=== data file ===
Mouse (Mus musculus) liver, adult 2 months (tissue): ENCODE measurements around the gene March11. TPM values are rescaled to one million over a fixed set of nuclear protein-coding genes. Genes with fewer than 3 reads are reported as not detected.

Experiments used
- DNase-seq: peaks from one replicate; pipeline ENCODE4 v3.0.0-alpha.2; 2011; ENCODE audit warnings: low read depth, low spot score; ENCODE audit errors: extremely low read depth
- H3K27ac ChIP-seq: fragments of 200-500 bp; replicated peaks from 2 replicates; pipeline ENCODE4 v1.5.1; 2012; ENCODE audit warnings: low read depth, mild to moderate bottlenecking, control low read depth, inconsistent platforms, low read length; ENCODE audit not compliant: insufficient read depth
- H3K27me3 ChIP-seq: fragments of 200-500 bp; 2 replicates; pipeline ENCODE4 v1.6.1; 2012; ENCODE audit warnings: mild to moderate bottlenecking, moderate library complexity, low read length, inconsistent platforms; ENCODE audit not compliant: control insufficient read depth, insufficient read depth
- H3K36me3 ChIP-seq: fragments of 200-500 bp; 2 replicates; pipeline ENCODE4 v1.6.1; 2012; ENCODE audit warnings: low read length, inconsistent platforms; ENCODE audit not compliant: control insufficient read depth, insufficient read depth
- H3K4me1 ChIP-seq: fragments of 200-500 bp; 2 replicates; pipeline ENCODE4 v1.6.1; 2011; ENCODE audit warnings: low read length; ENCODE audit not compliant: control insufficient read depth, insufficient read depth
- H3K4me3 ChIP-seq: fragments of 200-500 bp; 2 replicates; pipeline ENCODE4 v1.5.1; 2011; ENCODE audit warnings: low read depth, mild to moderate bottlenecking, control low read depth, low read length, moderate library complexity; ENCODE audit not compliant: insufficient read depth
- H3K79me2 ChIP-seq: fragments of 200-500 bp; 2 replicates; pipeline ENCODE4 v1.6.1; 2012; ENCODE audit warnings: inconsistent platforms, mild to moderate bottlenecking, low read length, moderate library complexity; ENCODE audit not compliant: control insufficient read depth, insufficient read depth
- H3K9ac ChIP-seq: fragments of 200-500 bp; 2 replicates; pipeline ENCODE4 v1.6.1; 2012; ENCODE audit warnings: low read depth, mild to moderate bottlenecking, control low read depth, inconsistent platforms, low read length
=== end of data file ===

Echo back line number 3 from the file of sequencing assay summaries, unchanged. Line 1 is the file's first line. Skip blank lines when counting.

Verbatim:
- DNase-seq: peaks from one replicate; pipeline ENCODE4 v3.0.0-alpha.2; 2011; ENCODE audit warnings: low read depth, low spot score; ENCODE audit errors: extremely low read depth